Social business is business that focuses on solving the problems of the less fortunate and the deprived and instilling in them a confidence to aim higher on their own creative expertise, said Professor Muhammad Yunus, founder of Grameen Bank in Bangladesh, the Yunus Centre Foundation of the United Nations and winner of the Nobel Prize in 2006 for his initiatives in micro-financing.
In this, Bahrain could be the hub of the region by offering itself as a location for the youth of the entire region to conglomerate with their own ideas . Bahrain could be an incubator, he told the media.
Delivering the keynote address, of the Social Business Week inaugurated this morning at the Bait Al Tijjar, the professor told a huge gathering that social business is about changing society. “Nobody that has contributed to the social cause gets a profit from being in this line. The investment ploughed in to promote any cause, returns to the investor. The advantage here, though, is that the investor still retains the business but minus the dividends,” said the professor sounding a note of caution. Contrary to conventional business where profits are at the root of any business, in social business the initial funding is to benefit the deprived and they alone are the beneficiaries, he added.
Taking a leaf out of his own initiatives and experience in Bangladesh to prove this point, the professor said, “Bangladesh lives in its villages and only about 15 per cent of its population is urban. In the villages there was no electricity. After sundown these villages would live in the light of wick lamps. I formed a company to tap the renewable energy. Bangladesh could use solar energy. Initially it met with stiff resistance and it was difficult to sell even five solar home systems in a month. We surpassed that and today we have over a million solar home system sold in a day,” Prof Yunus said.
Helping this line of business are micro-credit and micro-finance , he added. Micro credit and micro financing, he added, are two tools that go into banishing poverty. Citing an example, Prof Yunus said, a lady entrepreneur obtained micro finance as seed money to launch an enterprise. Over a period of time she paid back the seed money taken and from the excess she generated her daughter went to medical school and became a professional in Bangladesh, he said.
It’s all about perceptions, the professor said. The mother would have been a doctor were she to have the finances. Conventional banking failed here, he said. In conventional banking the poor are not credit worthy. In micro-financing the opposite holds true, “the bank has to be people worthy,” said Prof Yunus.
He said that this perception has resulted in the Grameen Bank now having 8.5 million borrower families (about 40 million people) and of this 97 per cent are women. Turning to the creditworthiness, he compared the banks in New York with the Grameen Bank in New York. When the banking system went under, he said, all the guarantees and promises gave away. The credit-worthiness the banks talked about did not stand. However, in the Grameen Bank in New York, 99.3 per cent repayment was reported, he added.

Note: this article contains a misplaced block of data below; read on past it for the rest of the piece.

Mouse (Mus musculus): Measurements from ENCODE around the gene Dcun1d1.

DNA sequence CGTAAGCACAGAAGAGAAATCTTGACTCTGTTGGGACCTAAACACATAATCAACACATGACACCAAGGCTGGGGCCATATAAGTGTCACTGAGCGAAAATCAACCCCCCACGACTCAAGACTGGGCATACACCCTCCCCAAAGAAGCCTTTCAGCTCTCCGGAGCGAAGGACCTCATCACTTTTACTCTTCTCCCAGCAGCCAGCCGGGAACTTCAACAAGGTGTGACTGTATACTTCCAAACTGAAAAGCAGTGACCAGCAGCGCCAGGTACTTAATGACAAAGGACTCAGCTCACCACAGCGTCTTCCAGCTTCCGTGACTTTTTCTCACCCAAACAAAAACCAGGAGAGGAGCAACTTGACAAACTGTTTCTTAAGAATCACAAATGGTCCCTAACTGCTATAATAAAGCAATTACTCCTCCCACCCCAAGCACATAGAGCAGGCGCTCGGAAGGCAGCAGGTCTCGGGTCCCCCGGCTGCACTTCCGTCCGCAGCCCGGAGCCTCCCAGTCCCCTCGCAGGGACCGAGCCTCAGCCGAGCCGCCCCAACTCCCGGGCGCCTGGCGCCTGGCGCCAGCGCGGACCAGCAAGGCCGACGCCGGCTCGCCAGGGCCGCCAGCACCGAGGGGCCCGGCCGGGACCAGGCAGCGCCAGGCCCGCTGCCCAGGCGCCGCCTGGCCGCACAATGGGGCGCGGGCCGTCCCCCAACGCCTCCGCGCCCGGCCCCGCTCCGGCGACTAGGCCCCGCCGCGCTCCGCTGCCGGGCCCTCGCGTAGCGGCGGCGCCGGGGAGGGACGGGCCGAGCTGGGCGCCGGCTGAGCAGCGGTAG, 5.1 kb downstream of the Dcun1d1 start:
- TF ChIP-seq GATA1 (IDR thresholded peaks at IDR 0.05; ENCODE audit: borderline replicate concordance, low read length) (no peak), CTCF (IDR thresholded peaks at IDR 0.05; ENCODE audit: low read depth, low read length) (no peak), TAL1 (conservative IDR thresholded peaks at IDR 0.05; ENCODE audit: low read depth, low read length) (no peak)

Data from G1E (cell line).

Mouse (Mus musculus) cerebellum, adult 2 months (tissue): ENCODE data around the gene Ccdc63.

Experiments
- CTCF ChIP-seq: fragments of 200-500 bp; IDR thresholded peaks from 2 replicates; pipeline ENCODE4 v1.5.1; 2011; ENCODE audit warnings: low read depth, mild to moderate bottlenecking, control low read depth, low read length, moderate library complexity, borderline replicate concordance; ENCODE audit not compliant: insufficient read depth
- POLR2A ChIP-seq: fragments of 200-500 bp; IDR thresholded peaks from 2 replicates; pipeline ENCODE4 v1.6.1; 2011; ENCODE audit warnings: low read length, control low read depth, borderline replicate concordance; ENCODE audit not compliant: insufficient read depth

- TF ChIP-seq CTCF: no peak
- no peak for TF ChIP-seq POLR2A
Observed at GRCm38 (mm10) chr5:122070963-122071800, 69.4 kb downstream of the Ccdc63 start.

The credit worthiness of this line has resulted in big companies around the world partnering us and creating social businesses with the funding from their corporate social responsibility allocation. It is also helps the youth design their own social business. Social business thus is all about creative power. The success of this initiative has resulted in Grameen Bank now having 2,600 branches in Bangladesh alone.
Earlier, welcoming the gathering, Minister for Social Development Dr Fatima Al Beloushi called the even a strategic one for the Kingdom of Bahrain. Organisaton of this event would surely have a regional echo, she added. The minister said that social business resulted in the establishment of the Family Bank – which provides the funding for the investors.
He told the Bahrain News Agency that going forward, he was explaining on what can be done in raising the level of income generation and thus the livelihood of the poor and deprived. It is upto the people to take the direction. “We are looking at the creation of social business centres in the universities so that they become a part of the curriculum. We then plan to connect one university with another to help exchange ideas and concepts,” said the professor.
Asked about the payback in the conduct of the business, he said, “It’s a non-dividend company. Over a period of time the investment that was brought into the venture is taken back. Once the investment made has been returned the dividend payment stops, but the company still belongs to the one that funded it. It is solely dedicated to the solving the problem it was. “